Young people, advocates celebrate Black Policy Day at the Capitol

By Joe Severino, RealWV

Black Policy Day drew hundreds of people to the West Virginia State Capitol on Wednesday for a robust hands-on experience on the process of lawmaking.

The third annual gathering of Black constituents, lawmakers, advocates and students again brought attention to legislation that has an outsized effect on Black people. These topics cover racial health disparities, community and economic development, criminal justice reform, educational issues and more. 

Young people from all across West Virginia were represented, with middle and high schoolers traveling to Charleston to become engaged in the civic process. These included students traveling nearly five hours from all six high schools in Berkeley and Jefferson counties – Hedgesville, Jefferson, Martinsburg, Musselman, Spring Mills and Washington.

Organizers featured a handful of Black mayors from West Virginia towns, as well as the state’s three Black state lawmakers – Delegates Anitra Hamilton, of Morgantown, Sean Hornbuckle, of Huntington and Hollis Lewis, of Charleston.

Sydney Bostic, a junior from Spring Mills High School, spoke to a crowd of supporters in the Capitol’s lower rotunda on Wednesday about the significance of becoming involved in the civic process at a young age.

“As youth, it’s crucial to recognize the timeless impact we can have on our state’s legacy,” said Bostic. “Often, we are the most effective advocates because the laws being passed will shape [our] future.”

Young people have the opportunity to become more aware of legislative procedure and the policies that shape their lives and the communities, she said. For Black youth, it’s especially important to understand diversity, equity and inclusion, ”which are essential pillars for fostering a just and inclusive society.”

One of the students’ activities included finding and talking to their local delegate and both of their senators. These students were seen throughout the day roaming the halls of the state’s historic Capitol building.

“With the recognition of this power, it is imperative for us as a collective to prioritize educating ourselves regarding the pressing issues that directly impact our lives,” Bostic said. 

Bostic is the one of many talented young West Virginians working toward creating that better future. In August, Bostic was recognized by the Berkeley County School Board for participating in the Regeneron International Science and Engineering Fair in Texas. Her project focused on using facial recognition to identify different snakes as a way to help farmers identify their animals.

Kenny Matthews, an outreach coordinator for the West Virginia Drug Intervention Institute, spoke to students and community members at a pre-Black Policy Day gathering on Tuesday about the importance of learning about government and taking part in the civic process as a young person.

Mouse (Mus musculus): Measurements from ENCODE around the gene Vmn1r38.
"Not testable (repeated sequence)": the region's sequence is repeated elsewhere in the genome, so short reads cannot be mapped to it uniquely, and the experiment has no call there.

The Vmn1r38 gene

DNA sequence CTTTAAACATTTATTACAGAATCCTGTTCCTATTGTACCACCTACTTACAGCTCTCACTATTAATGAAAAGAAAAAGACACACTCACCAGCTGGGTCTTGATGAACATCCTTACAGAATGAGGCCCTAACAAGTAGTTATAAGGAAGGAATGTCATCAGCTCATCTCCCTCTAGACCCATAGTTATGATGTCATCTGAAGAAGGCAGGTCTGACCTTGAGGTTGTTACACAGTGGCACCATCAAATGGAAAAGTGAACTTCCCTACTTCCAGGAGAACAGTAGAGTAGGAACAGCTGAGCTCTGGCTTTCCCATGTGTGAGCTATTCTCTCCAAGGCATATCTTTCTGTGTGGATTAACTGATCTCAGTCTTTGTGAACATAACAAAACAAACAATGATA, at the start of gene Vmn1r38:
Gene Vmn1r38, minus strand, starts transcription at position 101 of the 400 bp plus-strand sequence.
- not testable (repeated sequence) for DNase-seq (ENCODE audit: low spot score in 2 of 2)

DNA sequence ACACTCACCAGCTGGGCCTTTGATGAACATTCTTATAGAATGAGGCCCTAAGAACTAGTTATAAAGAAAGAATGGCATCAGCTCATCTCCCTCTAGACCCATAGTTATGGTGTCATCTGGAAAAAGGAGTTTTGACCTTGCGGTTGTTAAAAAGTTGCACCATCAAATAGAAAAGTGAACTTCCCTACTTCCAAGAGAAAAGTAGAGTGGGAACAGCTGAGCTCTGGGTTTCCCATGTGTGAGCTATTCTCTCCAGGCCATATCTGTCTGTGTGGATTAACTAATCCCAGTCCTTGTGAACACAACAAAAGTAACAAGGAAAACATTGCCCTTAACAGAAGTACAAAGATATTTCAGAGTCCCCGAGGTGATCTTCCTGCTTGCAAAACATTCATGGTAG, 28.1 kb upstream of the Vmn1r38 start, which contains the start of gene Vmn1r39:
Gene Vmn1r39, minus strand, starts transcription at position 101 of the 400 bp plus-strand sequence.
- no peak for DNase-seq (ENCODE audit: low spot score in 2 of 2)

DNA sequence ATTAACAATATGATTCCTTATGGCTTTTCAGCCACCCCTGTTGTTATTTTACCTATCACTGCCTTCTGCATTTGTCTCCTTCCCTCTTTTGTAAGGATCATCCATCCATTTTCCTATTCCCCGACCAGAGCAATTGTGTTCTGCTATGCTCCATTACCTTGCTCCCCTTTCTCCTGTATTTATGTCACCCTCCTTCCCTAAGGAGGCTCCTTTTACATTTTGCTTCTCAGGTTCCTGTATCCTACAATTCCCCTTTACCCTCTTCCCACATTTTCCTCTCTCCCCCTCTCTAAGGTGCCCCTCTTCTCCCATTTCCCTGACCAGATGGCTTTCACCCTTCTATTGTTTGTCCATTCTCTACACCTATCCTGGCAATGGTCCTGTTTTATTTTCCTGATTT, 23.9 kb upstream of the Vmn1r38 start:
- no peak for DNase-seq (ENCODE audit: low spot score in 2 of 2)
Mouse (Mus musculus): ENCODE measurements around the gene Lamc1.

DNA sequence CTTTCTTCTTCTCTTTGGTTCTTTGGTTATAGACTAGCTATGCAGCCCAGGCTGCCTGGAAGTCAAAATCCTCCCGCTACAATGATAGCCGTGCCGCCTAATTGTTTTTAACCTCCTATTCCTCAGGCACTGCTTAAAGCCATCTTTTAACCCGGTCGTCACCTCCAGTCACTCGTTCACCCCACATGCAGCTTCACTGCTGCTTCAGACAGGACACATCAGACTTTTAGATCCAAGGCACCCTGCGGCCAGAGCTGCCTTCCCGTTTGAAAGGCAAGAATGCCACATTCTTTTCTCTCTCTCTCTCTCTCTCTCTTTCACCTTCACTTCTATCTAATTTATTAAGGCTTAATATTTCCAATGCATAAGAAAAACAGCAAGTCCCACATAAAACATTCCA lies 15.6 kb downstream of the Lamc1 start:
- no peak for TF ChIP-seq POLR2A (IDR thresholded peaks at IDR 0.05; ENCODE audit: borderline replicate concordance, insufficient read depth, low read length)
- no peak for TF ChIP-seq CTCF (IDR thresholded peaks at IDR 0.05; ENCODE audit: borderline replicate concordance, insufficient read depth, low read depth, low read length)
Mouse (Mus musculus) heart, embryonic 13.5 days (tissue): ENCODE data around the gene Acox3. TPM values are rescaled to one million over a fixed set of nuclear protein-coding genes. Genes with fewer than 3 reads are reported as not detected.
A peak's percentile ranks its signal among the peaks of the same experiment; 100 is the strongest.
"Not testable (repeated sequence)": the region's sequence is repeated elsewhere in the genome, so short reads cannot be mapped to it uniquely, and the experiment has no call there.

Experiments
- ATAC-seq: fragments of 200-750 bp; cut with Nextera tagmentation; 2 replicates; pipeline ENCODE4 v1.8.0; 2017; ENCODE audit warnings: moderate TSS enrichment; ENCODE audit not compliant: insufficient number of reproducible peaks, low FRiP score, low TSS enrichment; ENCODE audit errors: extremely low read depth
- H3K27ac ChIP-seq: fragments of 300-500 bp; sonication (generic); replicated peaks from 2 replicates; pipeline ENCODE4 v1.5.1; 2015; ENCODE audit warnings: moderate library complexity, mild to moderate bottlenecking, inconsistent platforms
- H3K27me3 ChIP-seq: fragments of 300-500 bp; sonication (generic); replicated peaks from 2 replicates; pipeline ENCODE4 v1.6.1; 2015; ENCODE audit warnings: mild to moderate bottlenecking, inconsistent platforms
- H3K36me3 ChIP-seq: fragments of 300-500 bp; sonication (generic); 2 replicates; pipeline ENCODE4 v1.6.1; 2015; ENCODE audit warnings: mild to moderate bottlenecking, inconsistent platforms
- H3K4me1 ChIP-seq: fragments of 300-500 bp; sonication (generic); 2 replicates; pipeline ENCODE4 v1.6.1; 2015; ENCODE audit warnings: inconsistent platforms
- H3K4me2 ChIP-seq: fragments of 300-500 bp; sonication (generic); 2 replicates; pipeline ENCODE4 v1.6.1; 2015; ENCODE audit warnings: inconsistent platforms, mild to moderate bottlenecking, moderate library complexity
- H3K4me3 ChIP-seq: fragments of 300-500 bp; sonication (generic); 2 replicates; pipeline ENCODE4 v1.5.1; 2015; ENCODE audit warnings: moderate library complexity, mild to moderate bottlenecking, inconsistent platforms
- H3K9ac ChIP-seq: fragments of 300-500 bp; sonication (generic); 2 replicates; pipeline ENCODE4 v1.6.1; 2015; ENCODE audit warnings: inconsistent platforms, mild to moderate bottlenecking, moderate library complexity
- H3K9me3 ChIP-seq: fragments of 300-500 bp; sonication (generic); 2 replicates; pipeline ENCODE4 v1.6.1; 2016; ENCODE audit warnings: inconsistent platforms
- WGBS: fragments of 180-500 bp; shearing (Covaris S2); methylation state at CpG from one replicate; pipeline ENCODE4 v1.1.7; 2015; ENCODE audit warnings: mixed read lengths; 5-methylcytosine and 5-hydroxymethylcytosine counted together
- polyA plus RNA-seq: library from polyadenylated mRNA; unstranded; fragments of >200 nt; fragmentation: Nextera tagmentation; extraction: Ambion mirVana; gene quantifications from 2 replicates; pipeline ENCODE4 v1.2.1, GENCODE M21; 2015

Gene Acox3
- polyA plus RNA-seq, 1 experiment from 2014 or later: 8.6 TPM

“People tried to get me engaged,” Matthews recalled of younger days. “I didn’t think it mattered.”

As an older teenager and young adult, Matthews served many years in prison for criminal convictions. After his last release from Mount Olive Correctional Complex, Matthews turned his life around and became an advocate against voter disenfranchisement. He fights today so that people with certain felony convictions can vote again.

Matthews cautioned students against ignoring what happens in government, as that’s how you lose all power to make change. Currently, Matthews spends a lot of time advocating for lawmakers not to take rights away, rather than restoring rights to people.

“We’re scrambling just to keep things somewhat together,” he said.

Other issues highlighted by advocates was the CROWN Act, which prohibits discrimination based on hairstyles. The bill has failed to become law despite a years-long effort to draw prevent this discrimination. A top legislative Republican, Sen. Charlie Trump of Morgan County, has now become the lead sponsor of the bill, but said he was still unsure if fellow Republicans would vote to pass the bill.

Health advocates also drew attention to Black infant and maternal mortality, as Black babies are twice as likely as white babies to die during their first year of life.

This year’s Black Policy Day lead organizers were Shanequa Smith of the Black Voter Impactive Initiative, Katonya Hart of the Partnership for Furthering Arts and Education, and Crystal Good, founder of Black By God: The West Virginian, which is West Virginia’s only Black newspaper.

Good and other volunteers distributed hundreds of Black By God’s latest print edition at the Capitol, which was published this week to celebrate Black History Month.


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